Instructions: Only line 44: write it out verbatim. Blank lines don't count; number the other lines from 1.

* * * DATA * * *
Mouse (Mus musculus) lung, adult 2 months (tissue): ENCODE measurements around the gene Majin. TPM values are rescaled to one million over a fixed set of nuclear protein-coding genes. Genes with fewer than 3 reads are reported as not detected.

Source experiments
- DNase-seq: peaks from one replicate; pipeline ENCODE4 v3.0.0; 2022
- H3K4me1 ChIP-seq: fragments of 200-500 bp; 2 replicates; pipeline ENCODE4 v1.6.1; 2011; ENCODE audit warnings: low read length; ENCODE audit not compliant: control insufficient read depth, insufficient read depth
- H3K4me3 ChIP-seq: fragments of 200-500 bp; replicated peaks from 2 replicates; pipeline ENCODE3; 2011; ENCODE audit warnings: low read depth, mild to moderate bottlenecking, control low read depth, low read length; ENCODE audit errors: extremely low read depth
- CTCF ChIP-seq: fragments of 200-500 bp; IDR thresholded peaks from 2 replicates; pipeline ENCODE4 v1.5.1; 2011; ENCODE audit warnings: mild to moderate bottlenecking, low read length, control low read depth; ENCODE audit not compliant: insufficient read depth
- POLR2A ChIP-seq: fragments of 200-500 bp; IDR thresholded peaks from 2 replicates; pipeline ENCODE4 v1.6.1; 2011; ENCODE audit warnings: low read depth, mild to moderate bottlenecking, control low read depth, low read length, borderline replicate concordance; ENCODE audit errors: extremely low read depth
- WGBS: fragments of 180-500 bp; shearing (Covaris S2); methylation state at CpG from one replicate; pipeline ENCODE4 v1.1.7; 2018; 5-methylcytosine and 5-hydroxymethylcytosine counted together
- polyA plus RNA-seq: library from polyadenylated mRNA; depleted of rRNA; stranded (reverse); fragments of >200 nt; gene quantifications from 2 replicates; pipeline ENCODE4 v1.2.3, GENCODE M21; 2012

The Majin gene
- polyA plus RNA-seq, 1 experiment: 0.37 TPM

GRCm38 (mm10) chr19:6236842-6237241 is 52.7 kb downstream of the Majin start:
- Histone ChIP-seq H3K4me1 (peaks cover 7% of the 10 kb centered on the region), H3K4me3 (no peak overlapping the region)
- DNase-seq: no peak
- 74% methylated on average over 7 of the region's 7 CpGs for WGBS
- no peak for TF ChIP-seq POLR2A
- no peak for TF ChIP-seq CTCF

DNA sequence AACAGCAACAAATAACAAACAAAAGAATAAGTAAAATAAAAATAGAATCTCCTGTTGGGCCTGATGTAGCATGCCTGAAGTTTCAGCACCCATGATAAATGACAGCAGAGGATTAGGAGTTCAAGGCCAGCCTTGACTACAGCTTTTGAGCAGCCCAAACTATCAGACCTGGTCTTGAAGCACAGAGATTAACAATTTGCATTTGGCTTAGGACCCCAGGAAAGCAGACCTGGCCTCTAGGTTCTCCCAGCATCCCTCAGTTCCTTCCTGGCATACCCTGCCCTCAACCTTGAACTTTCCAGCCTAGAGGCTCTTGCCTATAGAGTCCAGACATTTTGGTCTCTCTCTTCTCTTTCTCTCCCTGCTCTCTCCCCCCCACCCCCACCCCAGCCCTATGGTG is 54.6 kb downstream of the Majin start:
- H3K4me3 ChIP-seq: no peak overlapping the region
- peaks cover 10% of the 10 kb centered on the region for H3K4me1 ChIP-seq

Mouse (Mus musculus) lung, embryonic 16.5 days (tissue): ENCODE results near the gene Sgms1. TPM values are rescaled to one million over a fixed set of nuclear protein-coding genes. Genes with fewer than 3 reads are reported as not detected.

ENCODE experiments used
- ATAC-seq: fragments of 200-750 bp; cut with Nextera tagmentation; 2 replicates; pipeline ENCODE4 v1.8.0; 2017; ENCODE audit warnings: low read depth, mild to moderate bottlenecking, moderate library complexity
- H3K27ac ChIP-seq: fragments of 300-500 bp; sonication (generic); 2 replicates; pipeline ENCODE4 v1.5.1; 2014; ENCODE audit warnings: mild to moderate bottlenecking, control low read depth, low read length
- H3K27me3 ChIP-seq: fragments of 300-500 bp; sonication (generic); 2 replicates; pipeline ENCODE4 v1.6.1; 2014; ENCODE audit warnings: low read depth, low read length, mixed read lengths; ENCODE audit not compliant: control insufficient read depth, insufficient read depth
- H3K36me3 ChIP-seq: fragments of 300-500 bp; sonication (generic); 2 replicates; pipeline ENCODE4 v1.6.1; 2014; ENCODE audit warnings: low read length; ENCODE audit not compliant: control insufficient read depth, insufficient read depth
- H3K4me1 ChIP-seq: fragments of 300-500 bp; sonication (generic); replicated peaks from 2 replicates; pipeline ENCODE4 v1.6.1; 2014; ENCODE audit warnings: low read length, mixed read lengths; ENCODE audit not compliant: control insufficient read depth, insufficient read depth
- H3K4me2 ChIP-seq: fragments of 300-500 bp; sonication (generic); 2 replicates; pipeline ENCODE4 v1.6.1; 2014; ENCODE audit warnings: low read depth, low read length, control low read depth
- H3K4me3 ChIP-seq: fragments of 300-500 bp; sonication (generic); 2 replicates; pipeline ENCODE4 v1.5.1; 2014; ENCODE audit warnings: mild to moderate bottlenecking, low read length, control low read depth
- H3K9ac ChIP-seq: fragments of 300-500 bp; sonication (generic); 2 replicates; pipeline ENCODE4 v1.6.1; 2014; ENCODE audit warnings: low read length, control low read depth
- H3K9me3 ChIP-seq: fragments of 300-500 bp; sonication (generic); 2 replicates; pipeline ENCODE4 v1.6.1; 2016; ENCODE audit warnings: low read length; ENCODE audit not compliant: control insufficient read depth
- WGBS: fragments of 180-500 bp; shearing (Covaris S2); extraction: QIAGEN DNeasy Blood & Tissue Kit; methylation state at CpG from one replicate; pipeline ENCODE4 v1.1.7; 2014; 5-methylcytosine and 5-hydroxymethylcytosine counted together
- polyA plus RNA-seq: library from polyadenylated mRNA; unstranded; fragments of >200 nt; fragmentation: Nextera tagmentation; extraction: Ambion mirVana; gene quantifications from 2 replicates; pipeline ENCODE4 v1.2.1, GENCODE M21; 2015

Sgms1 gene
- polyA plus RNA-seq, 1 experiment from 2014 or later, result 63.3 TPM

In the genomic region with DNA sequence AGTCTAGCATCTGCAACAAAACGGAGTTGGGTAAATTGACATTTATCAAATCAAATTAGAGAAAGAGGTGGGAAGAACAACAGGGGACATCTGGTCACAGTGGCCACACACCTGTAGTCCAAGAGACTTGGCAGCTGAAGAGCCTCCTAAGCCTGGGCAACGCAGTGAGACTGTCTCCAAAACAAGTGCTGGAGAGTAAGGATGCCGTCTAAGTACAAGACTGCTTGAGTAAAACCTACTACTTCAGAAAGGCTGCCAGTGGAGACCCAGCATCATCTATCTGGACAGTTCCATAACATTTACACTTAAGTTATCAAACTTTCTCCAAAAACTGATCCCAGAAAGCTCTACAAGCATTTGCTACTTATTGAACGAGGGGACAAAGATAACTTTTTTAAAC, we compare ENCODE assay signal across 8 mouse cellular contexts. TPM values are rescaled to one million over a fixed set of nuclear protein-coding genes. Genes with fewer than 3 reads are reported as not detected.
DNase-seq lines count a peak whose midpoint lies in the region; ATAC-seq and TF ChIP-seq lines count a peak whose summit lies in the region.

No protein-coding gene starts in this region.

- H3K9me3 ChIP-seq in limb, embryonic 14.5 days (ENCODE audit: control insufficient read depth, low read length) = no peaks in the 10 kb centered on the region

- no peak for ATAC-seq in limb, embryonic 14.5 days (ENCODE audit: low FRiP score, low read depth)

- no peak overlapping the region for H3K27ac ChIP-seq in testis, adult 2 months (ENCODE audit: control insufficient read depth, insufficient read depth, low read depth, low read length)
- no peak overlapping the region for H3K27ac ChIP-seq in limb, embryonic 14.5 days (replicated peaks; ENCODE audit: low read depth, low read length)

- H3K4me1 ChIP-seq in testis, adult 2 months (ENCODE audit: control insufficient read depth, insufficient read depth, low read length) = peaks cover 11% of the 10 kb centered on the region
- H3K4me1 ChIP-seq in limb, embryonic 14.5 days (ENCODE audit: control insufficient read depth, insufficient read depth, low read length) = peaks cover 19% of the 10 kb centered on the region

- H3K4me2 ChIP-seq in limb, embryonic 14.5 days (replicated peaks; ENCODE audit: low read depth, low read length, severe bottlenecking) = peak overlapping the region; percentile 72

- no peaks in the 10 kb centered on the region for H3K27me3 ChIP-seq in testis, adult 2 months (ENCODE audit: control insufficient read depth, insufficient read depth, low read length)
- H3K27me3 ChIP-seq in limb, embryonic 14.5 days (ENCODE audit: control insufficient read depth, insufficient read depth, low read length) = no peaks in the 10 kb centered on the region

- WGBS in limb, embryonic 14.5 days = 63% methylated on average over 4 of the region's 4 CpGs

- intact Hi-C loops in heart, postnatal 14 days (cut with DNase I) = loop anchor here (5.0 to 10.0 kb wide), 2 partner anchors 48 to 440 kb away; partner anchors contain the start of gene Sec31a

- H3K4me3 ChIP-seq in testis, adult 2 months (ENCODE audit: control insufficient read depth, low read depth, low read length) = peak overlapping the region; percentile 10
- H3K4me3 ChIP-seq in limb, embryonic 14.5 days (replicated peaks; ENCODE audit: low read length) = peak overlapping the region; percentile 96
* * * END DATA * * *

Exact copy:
- H3K4me1 ChIP-seq in limb, embryonic 14.5 days (ENCODE audit: control insufficient read depth, insufficient read depth, low read length) = peaks cover 19% of the 10 kb centered on the region